This study observed a high prevalence of NPS in subjects with MCI and SCI. NPS were present in 55.64% of the participants without dementia. Moreover, among these three-fourth (72.46%) were diagnosed to have MBI. Among the MCI and SCI participants, we found that impulse dyscontrol was the most commonly involved domain (72.5% and 63.6% respectively). This was followed decreased motivation (62.5% and 63.6%) and emotional dysregulation (57.5% and 54.54%). Similar findings have not been reported from a memory clinic setting. This study was the first to report the blood biomarkers, from memory clinic setting, in individuals with MBI. We observed statistically significant differences, between MBI and non-MBI groups, in Vitamin D3 and serum triglyceride levels.

In our study, among the participants with MBI, 85% had Vitamin D deficiency compared to one-half of the participants without MBI. Vitamin D deficiency was prevalent in older adults[5] and was associated with substantial cognitive decline.[6],[7] There are biologically plausible links between cognitive function and Vitamin D. Their receptors are present in various cells, including glial cells and neurons. And also, genes encoding the enzymes involved in Vitamin D's metabolism are expressed in the brain.[8] It also emphasized that Vitamin D may be neuroprotective through immunomodulation, anti-oxidative mechanisms, detoxification mechanisms, neuronal calcium regulation, and enhanced nerve conduction.[9] Its role in brain detoxification is explained by mechanisms that include reducing cellular calcium level, increasing glutathione levels (an antioxidant) and inhibiting the synthesis of inducible nitric oxide synthase.[10] A meta-analysis showed that there was a nonlinear relationship between serum Vitamin D levels and cognitive function.[11] Although no previous studies have reported an association between Vitamin D and MBI, a significant association between low Vitamin D levels and depressive symptoms has been reported.[12],[13] The possible role of Vitamin D in NPS is suggested by the expression of Vitamin D receptors in the thalamus, cingulate cortex, substantia nigra, cerebellum, hippocampus, and amygdala.[14]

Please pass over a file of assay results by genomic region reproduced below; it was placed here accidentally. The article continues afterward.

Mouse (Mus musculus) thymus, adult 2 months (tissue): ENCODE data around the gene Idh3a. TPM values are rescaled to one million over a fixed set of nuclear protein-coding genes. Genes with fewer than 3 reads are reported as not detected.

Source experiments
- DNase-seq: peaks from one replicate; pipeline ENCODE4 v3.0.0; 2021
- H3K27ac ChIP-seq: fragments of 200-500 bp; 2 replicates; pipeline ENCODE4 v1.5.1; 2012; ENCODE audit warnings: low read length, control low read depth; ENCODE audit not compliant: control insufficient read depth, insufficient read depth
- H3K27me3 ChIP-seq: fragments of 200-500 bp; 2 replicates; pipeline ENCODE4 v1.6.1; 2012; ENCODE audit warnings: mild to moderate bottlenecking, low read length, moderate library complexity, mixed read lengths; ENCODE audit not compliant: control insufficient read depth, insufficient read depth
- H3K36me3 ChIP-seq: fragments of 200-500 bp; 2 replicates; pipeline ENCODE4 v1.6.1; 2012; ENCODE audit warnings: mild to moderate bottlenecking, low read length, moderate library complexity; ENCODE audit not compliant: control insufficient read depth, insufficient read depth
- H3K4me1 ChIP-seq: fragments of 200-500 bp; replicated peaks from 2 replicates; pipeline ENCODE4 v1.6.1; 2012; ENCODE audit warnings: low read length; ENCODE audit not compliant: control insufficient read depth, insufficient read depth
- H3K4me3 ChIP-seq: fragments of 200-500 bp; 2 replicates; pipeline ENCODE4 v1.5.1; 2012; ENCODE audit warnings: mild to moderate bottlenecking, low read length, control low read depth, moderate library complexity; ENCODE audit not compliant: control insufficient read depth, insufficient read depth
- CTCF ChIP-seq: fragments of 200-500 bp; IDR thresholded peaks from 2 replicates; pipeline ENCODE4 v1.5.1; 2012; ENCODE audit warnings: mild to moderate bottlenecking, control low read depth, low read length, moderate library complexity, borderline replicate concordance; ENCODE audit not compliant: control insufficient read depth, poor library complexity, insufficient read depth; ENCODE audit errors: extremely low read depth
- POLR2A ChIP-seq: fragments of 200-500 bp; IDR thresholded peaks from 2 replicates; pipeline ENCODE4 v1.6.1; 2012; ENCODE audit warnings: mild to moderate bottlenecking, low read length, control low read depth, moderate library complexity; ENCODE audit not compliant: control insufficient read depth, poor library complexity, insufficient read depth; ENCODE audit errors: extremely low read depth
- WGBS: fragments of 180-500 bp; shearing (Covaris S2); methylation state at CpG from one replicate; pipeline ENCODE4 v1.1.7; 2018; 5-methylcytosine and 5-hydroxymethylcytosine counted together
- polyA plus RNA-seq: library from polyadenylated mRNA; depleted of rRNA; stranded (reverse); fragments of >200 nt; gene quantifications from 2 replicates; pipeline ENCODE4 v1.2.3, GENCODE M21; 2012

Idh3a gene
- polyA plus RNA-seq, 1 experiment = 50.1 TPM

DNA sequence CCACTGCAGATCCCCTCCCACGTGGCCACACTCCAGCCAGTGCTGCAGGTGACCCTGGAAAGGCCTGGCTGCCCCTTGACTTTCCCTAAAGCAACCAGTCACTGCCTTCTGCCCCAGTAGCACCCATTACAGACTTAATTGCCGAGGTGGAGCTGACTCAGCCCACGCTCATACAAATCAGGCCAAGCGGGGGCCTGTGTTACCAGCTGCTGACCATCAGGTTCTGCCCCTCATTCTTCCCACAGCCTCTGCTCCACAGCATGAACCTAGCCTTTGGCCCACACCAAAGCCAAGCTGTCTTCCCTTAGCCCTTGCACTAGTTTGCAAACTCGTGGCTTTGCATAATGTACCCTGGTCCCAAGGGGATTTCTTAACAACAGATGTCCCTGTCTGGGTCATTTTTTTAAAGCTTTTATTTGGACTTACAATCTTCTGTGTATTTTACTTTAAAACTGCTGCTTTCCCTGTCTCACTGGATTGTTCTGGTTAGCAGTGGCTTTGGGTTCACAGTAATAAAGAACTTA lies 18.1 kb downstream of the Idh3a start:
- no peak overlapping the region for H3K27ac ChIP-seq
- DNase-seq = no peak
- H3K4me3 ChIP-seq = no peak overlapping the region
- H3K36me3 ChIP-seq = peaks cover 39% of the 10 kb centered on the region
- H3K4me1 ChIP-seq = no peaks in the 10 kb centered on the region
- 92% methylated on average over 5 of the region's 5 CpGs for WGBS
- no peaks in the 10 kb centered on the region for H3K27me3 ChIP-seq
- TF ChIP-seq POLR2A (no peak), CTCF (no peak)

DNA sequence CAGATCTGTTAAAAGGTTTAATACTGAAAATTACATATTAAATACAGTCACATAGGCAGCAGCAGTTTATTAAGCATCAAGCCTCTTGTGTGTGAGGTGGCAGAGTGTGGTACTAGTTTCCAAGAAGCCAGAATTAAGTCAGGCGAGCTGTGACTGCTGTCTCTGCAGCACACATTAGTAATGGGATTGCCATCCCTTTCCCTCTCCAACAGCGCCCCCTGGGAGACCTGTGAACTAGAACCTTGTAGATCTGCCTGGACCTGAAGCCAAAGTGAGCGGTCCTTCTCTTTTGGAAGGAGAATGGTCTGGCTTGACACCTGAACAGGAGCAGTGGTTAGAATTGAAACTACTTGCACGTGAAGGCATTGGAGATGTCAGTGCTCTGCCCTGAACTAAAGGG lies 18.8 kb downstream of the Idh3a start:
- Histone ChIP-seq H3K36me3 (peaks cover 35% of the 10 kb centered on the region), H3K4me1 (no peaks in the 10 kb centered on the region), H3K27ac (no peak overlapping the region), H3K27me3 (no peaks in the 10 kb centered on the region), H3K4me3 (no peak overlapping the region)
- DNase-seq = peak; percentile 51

Conflicting data show that dyslipidemia, a modifiable risk factor, is associated with a higher risk of dementia. Reduced high-density lipoprotein (HDL)[15] and apolipoprotein A-I levels,[16] as well as increased levels of lipoprotein (a), have been observed in VaD in some but not all studies.[17],[18] In our study, half of the participants with MBI had an elevated serum triglyceride compared to only one-fourth of the participants without MBI (P = 0.044). A study in diabetes mellitus reported that hypertriglyceridemia is correlated with decreased digit span test and digit substitution test and slowed reaction time.[19] Numerous studies have shown an association of high triglycerides with poor immediate, recent and delayed recall,[20] verbal test.[21] Animal studies suggest that high triglyceride induced leptin resistance results in cognitive impairment through its effects on the hippocampus.[22] Other proposed mechanisms include increased transport of ghrelin and insulin,[23],[24] and altered expression of orexigenic hypothalamic peptides,[25] affecting cognition. Several hypotheses explain the connection between lipids and neuropsychiatric disorders[26] such as the insufficiency of docosahexaenoic acid, protein kinase C, and phosphatidylinositol changes in signal transduction which leads to alteration in brain functioning and therefore might cause neuropsychiatric disorders. However, no previous studies have documented the association between MBI and serum triglyceride levels.

There was no significant difference in Vitamin B12, serum folate, thyroid-stimulating hormone, total cholesterol, HDL, and low-density lipoprotein levels in our study. Our research is the first one to report an association between these markers and MBI.

This study has numerous strengths and limitations. The participants were included from a tertiary center clinic that catered to individuals referred for concern regarding cognition. Thus, our research reports on a representative sample of patients. CDR, a validated rating tool, which identifies mild and significant cognitive impairment, was used to assess cognition. Ours is the first study on MBI from India to report on blood-based biomarkers.

All the participants included in the study (n = 124) did not consent for drawing blood, reducing the sample size by a small number. The study could not assess the causality between biomarkers and MBI due to its cross-sectional design.


  Conclusion Top


NPS are relatively common among individuals with MCI and SCI. Impulse dyscontrol and decreased motivation were prevalent in both groups. Low Vitamin D3 and high serum triglycerides were significantly associated with MBI. Further, longitudinal studies with a larger sample size are needed to study the progression of the individual domain and the causal role of these biomarkers.

Financial support and sponsorship

Nil.

Conflicts of interest

There are no conflicts of interest.



 
  References Top

1.
Biomarkers Definitions Working Group. Biomarkers and surrogate endpoints: Preferred definitions and conceptual framework. Clin Pharmacol Ther 2001;69:89-95.  Back to cited text no. 1
    
2.
Ahmed RM, Paterson RW, Warren JD, Zetterberg H, O'Brien JT, Fox NC, et al. Biomarkers in dementia: Clinical utility and new directions. J Neurol Neurosurg Psychiatry 2014;85:1426-34.  Back to cited text no. 2